Considering that the United States spends about $3.3 billion on United Nations-related activity each year, including peacekeeping — and President Donald Trump has proposed a 40 percent cut in that spending — this seems like a good time for U.S. policy makers to have a clear understanding of how the U.N. works and how to navigate its politics to get desired outcomes.
UC Merced political science professors Courtenay Conrad and Nathan Monroe secured a $118,000 grant from the National Science Foundation to assemble a team of graduate and undergraduate students to compile and analyze a massive database of U.N. General Assembly (UNGA) proceedings since the international organization was founded in 1945.
Because the majority of UNGA resolutions that reach the plenary floor pass, scholars often describe its votes as “consensual.” Conrad and Monroe say that’s because previous work hasn’t looked at the process by which resolutions come to the floor, missing out on important disagreement that occurs, for example, in UNGA committees.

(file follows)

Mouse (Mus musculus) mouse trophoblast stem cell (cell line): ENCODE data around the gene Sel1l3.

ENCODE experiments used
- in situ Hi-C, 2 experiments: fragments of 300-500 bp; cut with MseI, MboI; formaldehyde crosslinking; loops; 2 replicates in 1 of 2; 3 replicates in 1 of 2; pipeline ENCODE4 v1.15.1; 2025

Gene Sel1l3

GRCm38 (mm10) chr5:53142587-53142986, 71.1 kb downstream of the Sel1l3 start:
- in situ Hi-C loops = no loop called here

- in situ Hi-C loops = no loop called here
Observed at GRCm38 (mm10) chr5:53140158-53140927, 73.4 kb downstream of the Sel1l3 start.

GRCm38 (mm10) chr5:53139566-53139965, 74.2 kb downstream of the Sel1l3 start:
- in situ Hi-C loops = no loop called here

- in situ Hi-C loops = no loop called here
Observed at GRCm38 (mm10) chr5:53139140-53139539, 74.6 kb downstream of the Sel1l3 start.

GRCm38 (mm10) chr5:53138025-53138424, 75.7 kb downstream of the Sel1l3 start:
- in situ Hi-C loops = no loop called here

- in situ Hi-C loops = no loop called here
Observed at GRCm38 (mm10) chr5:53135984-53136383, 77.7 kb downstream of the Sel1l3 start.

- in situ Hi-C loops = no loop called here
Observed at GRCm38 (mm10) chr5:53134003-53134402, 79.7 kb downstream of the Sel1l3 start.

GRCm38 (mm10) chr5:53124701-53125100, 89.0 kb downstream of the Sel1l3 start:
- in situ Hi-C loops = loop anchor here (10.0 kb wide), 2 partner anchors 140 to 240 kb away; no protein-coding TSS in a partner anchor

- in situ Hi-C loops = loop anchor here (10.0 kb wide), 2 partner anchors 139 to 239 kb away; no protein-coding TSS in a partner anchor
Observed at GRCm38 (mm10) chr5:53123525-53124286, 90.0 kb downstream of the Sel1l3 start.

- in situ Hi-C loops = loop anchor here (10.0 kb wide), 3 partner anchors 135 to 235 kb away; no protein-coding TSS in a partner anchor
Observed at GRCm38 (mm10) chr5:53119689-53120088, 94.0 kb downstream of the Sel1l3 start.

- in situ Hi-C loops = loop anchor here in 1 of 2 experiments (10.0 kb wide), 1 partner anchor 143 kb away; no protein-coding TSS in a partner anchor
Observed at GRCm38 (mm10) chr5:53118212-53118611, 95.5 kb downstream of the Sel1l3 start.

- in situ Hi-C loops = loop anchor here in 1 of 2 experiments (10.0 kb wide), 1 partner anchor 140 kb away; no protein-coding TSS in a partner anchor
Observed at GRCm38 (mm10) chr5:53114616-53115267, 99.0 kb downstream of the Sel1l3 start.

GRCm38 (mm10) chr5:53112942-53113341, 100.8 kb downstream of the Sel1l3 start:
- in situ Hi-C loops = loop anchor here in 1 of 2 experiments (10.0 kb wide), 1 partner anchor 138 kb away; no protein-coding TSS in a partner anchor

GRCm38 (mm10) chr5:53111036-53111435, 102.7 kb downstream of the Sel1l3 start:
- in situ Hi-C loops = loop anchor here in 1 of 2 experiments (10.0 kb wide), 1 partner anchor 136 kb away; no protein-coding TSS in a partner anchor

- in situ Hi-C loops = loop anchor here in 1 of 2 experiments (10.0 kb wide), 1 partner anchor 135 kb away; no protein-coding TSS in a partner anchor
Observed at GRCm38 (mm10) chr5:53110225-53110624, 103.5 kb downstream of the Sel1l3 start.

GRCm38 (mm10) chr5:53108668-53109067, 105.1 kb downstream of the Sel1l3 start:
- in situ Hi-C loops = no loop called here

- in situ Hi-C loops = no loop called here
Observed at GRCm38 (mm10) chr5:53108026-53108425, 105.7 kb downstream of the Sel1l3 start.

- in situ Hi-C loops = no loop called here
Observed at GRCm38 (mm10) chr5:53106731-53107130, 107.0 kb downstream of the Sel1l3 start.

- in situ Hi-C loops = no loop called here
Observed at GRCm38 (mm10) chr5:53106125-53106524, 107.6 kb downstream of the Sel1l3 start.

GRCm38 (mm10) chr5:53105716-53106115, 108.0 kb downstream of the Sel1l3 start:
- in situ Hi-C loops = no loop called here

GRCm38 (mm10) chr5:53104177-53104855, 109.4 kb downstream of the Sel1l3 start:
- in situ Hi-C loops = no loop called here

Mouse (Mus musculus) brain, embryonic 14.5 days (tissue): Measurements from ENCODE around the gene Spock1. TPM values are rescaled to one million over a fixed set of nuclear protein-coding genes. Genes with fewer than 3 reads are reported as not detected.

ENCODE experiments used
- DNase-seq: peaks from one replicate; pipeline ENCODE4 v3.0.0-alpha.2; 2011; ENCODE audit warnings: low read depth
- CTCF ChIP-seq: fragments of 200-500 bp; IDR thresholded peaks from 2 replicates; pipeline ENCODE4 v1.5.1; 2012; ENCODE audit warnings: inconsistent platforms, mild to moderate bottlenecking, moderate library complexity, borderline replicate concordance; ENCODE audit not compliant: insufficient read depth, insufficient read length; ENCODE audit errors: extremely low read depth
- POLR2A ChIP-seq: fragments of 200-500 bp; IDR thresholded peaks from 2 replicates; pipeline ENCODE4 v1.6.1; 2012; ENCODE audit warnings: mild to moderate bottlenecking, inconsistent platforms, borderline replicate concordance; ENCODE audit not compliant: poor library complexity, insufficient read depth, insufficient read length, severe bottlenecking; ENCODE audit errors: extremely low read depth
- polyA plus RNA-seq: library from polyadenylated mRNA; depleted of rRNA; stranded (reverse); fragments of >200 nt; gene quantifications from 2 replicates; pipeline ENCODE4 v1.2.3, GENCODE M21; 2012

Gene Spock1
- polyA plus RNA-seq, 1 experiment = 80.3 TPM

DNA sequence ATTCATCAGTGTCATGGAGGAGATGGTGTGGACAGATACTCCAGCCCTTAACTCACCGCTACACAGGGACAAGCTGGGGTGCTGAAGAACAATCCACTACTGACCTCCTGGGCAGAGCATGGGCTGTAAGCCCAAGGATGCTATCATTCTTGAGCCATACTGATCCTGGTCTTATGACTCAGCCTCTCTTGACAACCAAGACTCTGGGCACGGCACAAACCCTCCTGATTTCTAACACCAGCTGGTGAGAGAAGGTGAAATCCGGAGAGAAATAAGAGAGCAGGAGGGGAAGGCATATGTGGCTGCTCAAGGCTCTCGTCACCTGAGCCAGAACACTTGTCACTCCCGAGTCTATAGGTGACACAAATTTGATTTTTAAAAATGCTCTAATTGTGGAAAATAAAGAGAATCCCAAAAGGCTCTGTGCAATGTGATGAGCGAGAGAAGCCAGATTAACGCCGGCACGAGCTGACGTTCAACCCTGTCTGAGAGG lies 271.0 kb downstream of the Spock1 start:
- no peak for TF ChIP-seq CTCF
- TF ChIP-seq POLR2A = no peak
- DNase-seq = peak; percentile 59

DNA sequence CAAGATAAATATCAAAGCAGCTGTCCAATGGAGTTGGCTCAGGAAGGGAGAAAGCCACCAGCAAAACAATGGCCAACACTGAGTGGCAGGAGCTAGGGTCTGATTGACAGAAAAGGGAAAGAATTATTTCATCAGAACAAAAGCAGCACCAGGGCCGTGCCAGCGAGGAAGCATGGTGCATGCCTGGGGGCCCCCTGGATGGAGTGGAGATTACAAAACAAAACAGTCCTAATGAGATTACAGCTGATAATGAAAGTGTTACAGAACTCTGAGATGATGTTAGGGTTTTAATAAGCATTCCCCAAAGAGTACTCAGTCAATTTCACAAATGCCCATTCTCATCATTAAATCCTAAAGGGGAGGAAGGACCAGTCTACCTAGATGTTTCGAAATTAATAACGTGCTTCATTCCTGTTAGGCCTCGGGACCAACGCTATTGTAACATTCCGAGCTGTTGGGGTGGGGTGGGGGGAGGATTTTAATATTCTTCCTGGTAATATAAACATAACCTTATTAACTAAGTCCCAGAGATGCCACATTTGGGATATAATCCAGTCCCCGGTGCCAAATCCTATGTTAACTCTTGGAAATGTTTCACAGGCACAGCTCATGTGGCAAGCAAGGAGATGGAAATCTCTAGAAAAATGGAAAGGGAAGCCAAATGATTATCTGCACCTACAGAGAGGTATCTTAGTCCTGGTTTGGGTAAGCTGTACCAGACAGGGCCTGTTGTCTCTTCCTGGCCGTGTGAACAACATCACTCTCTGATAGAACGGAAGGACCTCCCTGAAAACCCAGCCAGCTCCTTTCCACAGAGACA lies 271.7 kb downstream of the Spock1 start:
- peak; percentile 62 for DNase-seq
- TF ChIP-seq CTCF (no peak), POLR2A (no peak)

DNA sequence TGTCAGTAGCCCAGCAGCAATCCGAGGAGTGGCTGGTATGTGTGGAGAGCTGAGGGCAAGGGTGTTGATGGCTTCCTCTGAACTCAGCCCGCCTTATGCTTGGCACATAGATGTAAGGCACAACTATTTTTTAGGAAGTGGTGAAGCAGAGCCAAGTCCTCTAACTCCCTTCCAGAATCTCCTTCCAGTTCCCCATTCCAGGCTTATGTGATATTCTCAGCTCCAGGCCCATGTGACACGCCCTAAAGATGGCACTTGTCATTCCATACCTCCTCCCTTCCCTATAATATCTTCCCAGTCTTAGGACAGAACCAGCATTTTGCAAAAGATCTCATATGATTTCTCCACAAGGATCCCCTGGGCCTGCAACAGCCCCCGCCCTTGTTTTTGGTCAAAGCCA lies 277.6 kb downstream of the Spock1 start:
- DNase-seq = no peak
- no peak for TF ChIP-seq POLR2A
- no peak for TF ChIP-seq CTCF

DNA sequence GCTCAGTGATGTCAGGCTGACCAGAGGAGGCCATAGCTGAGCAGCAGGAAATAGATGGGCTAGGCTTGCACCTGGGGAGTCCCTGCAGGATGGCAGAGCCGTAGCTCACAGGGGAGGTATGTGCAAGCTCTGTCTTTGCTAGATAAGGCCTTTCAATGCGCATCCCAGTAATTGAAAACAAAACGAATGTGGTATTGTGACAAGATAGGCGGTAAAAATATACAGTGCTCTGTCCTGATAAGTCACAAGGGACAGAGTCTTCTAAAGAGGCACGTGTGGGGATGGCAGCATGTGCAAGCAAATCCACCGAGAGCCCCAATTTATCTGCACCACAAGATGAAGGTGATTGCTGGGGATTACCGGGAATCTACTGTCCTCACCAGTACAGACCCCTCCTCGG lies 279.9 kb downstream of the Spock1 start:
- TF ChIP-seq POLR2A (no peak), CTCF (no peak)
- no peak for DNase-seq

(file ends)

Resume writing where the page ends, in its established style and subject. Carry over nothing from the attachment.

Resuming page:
“The UNGA is a very important body trying to legislate international issues of peace and security, climate change, sustainable development, human rights, disarmament, terrorism, humanitarian and health emergencies, gender equality, governance and food production,” Monroe said. “People don’t often realize that the UNGA’s legislative process has important similarities to that of our own Congress.”